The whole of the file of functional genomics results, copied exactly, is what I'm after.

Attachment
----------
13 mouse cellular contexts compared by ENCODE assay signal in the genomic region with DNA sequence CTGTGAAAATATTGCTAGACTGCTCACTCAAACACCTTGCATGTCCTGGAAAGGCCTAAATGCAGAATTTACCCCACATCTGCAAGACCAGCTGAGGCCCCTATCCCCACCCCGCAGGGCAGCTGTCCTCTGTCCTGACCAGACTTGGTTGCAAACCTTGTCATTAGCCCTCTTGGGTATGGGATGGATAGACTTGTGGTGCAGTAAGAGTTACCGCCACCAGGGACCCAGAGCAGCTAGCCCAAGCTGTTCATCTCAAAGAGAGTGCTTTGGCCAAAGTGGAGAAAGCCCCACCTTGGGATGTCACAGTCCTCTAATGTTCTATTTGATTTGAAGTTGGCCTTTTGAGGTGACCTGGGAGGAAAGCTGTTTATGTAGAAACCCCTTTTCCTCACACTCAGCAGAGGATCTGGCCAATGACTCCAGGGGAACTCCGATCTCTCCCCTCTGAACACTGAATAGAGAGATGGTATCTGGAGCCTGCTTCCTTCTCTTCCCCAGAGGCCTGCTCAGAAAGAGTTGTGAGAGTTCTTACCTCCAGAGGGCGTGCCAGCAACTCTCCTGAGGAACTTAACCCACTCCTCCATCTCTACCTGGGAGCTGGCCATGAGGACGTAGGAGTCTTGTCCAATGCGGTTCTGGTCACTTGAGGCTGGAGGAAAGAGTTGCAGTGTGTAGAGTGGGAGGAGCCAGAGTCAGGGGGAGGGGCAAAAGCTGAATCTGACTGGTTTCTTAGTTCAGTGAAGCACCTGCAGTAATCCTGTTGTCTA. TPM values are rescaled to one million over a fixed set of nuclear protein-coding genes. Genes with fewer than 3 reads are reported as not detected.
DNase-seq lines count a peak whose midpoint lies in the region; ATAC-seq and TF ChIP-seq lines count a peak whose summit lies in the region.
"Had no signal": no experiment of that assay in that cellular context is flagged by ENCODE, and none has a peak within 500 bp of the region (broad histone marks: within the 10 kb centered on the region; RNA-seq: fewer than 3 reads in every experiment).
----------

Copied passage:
13 mouse cellular contexts compared by ENCODE assay signal in the genomic region with DNA sequence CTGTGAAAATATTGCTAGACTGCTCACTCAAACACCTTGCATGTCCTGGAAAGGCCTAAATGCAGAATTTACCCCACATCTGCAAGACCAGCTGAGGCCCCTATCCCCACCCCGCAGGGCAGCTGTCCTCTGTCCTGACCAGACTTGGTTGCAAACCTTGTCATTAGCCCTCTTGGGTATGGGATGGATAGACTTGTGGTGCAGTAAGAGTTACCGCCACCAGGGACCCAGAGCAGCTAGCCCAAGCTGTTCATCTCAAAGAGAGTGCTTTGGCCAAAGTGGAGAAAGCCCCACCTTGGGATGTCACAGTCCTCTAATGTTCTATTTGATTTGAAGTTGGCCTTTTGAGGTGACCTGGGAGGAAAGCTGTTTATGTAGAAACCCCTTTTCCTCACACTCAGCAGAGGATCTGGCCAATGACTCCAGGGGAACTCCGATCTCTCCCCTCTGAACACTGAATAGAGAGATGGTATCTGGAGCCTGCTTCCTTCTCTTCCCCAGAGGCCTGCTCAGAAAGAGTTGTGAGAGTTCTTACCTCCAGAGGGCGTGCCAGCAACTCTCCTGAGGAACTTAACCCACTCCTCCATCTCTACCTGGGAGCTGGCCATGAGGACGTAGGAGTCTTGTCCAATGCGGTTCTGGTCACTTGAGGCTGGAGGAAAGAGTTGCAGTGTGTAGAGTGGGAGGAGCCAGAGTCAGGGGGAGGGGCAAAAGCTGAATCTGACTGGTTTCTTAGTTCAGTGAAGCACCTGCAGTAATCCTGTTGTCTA. TPM values are rescaled to one million over a fixed set of nuclear protein-coding genes. Genes with fewer than 3 reads are reported as not detected.
DNase-seq lines count a peak whose midpoint lies in the region; ATAC-seq and TF ChIP-seq lines count a peak whose summit lies in the region.
"Had no signal": no experiment of that assay in that cellular context is flagged by ENCODE, and none has a peak within 500 bp of the region (broad histone marks: within the 10 kb centered on the region; RNA-seq: fewer than 3 reads in every experiment).